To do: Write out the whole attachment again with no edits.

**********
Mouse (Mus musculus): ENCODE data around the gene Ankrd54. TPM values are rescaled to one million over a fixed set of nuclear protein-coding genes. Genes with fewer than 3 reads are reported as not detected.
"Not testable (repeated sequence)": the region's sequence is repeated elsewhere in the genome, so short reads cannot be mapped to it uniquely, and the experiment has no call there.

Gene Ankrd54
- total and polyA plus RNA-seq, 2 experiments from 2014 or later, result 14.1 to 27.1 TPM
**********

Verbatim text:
Mouse (Mus musculus): ENCODE data around the gene Ankrd54. TPM values are rescaled to one million over a fixed set of nuclear protein-coding genes. Genes with fewer than 3 reads are reported as not detected.
"Not testable (repeated sequence)": the region's sequence is repeated elsewhere in the genome, so short reads cannot be mapped to it uniquely, and the experiment has no call there.

Gene Ankrd54
- total and polyA plus RNA-seq, 2 experiments from 2014 or later, result 14.1 to 27.1 TPM